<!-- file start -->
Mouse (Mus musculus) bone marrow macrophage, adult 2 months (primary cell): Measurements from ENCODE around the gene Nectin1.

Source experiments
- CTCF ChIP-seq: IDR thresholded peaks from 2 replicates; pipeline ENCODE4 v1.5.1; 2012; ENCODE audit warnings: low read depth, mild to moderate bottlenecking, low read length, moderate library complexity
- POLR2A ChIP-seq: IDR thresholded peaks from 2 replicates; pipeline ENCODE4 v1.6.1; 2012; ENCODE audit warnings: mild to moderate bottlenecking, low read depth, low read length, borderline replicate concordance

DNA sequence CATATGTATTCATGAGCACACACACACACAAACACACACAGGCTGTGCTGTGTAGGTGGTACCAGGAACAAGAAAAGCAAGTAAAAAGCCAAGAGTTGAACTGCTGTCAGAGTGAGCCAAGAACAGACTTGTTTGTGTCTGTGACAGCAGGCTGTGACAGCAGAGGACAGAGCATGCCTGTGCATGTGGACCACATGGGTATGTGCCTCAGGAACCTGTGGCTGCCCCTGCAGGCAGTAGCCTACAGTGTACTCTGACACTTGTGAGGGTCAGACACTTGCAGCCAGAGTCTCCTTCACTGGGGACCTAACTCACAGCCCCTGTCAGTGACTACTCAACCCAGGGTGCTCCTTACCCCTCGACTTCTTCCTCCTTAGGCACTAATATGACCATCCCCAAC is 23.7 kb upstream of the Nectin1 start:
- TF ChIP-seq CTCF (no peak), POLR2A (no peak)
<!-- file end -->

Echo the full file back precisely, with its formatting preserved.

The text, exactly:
Mouse (Mus musculus) bone marrow macrophage, adult 2 months (primary cell): Measurements from ENCODE around the gene Nectin1.

Source experiments
- CTCF ChIP-seq: IDR thresholded peaks from 2 replicates; pipeline ENCODE4 v1.5.1; 2012; ENCODE audit warnings: low read depth, mild to moderate bottlenecking, low read length, moderate library complexity
- POLR2A ChIP-seq: IDR thresholded peaks from 2 replicates; pipeline ENCODE4 v1.6.1; 2012; ENCODE audit warnings: mild to moderate bottlenecking, low read depth, low read length, borderline replicate concordance

DNA sequence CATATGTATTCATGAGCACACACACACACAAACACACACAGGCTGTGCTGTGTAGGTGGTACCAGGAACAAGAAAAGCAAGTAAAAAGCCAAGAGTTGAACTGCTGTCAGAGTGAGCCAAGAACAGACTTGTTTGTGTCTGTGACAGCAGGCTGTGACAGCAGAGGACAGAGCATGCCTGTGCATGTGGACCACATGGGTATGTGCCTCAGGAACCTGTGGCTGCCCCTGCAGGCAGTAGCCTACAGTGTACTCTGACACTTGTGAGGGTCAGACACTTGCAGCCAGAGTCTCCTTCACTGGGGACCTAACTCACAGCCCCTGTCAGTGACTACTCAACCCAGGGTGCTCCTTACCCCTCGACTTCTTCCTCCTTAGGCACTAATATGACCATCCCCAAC is 23.7 kb upstream of the Nectin1 start:
- TF ChIP-seq CTCF (no peak), POLR2A (no peak)